Central African Republic: Patients cut off from healthcare in Bangui

ALT Francois Beda /MSFAs the opposition group Seleka took power in Central African Republic in March 2013, MSF teams support surgery activities at the community hospital in Bangui where victims of violence receive medical treatment.

Bangui, 25 March 2013 - As the opposition group known as Seleka takes charge of the capital, Bangui, the medical humanitarian organization Médecins Sans Frontières (MSF) calls on those engaged in the fighting to grant the population access to healthcare, not only in the capital, but also across the rest of the country. 

In the last 48 hours, due to the high violence and insecurity in Bangui, MSF operations have been seriously disrupted and critically wounded patients are unable to be referred for surgery. Since Seleka took control of the capital and due to the high insecurity, MSF is concerned that all medical actors are not able to provide healthcare to the general population of Bangui. Currently 23 wounded patients are unable to be referred from our emergency project in Sibut to Bangui for further treatment. While many people are too frightened to go to hospitals, these incidents also prevent MSF from providing essential treatment to those in need.   

Throughout the country and in key cities taken by Seleka, displaced people fleeing the conflict have had difficulty reaching health facilities, driven by fear. MSF operations continue in Carnot, Paoua, Mboki, Zemio, Boguila, Batafango, Kabo, Sibut and Ndele. MSF requests that all actors in the conflict guarantee access to health facilities for those in need, the population and medical staff, without the risk of being targeted.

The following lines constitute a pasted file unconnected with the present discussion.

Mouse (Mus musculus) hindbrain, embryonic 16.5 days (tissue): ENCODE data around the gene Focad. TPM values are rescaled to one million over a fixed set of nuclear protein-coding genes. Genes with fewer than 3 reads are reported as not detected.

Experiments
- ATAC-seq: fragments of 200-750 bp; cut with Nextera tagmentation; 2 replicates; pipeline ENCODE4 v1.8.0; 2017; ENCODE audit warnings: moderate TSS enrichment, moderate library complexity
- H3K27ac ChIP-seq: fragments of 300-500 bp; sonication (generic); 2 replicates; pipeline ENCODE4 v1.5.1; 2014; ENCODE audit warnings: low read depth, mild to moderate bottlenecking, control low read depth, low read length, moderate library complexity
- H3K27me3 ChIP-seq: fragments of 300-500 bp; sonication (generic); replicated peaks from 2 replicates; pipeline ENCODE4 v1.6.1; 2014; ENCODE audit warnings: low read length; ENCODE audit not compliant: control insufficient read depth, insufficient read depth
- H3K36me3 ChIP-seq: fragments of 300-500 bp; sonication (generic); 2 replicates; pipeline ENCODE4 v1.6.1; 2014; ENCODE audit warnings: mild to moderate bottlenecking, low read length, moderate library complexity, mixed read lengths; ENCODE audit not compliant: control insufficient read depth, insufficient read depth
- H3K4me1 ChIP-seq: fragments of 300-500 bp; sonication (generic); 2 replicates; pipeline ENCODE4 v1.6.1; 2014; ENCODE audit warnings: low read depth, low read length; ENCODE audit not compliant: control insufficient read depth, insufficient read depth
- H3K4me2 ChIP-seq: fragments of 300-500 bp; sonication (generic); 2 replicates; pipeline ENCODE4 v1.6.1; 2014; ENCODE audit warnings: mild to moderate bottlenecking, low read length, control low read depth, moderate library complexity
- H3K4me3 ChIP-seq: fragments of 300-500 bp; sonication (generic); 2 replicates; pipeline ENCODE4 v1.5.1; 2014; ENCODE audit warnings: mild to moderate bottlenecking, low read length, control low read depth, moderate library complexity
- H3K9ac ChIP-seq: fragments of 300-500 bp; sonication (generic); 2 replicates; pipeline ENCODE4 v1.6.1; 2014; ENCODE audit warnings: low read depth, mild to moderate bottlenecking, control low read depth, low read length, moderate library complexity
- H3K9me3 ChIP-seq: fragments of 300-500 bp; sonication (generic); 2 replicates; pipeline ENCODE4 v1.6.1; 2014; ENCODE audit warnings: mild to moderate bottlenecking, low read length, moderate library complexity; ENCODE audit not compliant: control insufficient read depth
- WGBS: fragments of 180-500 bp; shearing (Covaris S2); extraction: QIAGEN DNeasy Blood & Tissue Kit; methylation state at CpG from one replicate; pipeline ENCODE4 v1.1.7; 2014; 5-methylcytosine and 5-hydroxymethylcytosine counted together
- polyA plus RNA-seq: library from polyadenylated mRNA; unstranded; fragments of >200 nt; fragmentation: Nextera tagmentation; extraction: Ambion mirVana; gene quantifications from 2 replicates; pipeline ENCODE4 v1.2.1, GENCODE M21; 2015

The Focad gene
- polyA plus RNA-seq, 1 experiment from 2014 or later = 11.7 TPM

MSF has also been the victim of widespread looting and robberies at its facilities and calls on all parties in the conflict to respect medical structures, ambulances, medical personnel and sick and wounded patients. “MSF condemns the looting and robberies that have taken place at our facilities in Bangui and Batangafo and reminds all parties that medical personnel shall be respected and protected and shall be granted all available help for the performance of their duties” says Serge St. Louis,  MSF Head of Mission in Bangui. Once the security conditions allow it, MSF wishes to assess the medical needs in Bangui and other cities across the country and take emergency measures to respond to the medical needs.

MSF has been assisting the population of the Central African Republic since 1996. MSF has approximately 80  international staff working in five of the 17 country’s prefectures.